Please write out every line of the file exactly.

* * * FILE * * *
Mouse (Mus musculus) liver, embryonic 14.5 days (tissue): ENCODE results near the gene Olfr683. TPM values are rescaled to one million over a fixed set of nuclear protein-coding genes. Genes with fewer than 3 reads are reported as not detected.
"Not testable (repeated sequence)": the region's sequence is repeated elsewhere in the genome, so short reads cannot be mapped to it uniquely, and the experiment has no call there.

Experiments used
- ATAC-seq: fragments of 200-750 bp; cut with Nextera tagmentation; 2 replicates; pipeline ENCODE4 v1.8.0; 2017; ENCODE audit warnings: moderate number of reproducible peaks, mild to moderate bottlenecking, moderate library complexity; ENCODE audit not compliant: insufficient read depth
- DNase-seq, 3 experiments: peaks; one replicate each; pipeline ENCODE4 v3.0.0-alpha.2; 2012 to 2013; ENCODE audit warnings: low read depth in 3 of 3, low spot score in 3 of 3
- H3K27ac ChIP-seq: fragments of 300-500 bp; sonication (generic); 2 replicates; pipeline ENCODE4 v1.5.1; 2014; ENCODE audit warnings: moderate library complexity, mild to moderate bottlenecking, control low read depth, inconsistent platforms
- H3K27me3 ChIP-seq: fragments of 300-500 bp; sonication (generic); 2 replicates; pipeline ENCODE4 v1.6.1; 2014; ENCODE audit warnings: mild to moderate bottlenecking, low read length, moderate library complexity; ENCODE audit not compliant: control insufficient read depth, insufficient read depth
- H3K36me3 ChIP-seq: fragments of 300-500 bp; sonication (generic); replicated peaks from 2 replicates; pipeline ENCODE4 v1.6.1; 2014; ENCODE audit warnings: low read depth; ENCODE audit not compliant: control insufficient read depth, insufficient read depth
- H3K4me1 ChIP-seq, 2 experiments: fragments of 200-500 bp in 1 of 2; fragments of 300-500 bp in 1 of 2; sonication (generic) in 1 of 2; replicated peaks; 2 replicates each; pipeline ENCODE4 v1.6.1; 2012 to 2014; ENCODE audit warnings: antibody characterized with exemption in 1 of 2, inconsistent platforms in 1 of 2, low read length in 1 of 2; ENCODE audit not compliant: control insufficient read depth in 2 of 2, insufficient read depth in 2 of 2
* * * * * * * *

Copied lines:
Mouse (Mus musculus) liver, embryonic 14.5 days (tissue): ENCODE results near the gene Olfr683. TPM values are rescaled to one million over a fixed set of nuclear protein-coding genes. Genes with fewer than 3 reads are reported as not detected.
"Not testable (repeated sequence)": the region's sequence is repeated elsewhere in the genome, so short reads cannot be mapped to it uniquely, and the experiment has no call there.

Experiments used
- ATAC-seq: fragments of 200-750 bp; cut with Nextera tagmentation; 2 replicates; pipeline ENCODE4 v1.8.0; 2017; ENCODE audit warnings: moderate number of reproducible peaks, mild to moderate bottlenecking, moderate library complexity; ENCODE audit not compliant: insufficient read depth
- DNase-seq, 3 experiments: peaks; one replicate each; pipeline ENCODE4 v3.0.0-alpha.2; 2012 to 2013; ENCODE audit warnings: low read depth in 3 of 3, low spot score in 3 of 3
- H3K27ac ChIP-seq: fragments of 300-500 bp; sonication (generic); 2 replicates; pipeline ENCODE4 v1.5.1; 2014; ENCODE audit warnings: moderate library complexity, mild to moderate bottlenecking, control low read depth, inconsistent platforms
- H3K27me3 ChIP-seq: fragments of 300-500 bp; sonication (generic); 2 replicates; pipeline ENCODE4 v1.6.1; 2014; ENCODE audit warnings: mild to moderate bottlenecking, low read length, moderate library complexity; ENCODE audit not compliant: control insufficient read depth, insufficient read depth
- H3K36me3 ChIP-seq: fragments of 300-500 bp; sonication (generic); replicated peaks from 2 replicates; pipeline ENCODE4 v1.6.1; 2014; ENCODE audit warnings: low read depth; ENCODE audit not compliant: control insufficient read depth, insufficient read depth
- H3K4me1 ChIP-seq, 2 experiments: fragments of 200-500 bp in 1 of 2; fragments of 300-500 bp in 1 of 2; sonication (generic) in 1 of 2; replicated peaks; 2 replicates each; pipeline ENCODE4 v1.6.1; 2012 to 2014; ENCODE audit warnings: antibody characterized with exemption in 1 of 2, inconsistent platforms in 1 of 2, low read length in 1 of 2; ENCODE audit not compliant: control insufficient read depth in 2 of 2, insufficient read depth in 2 of 2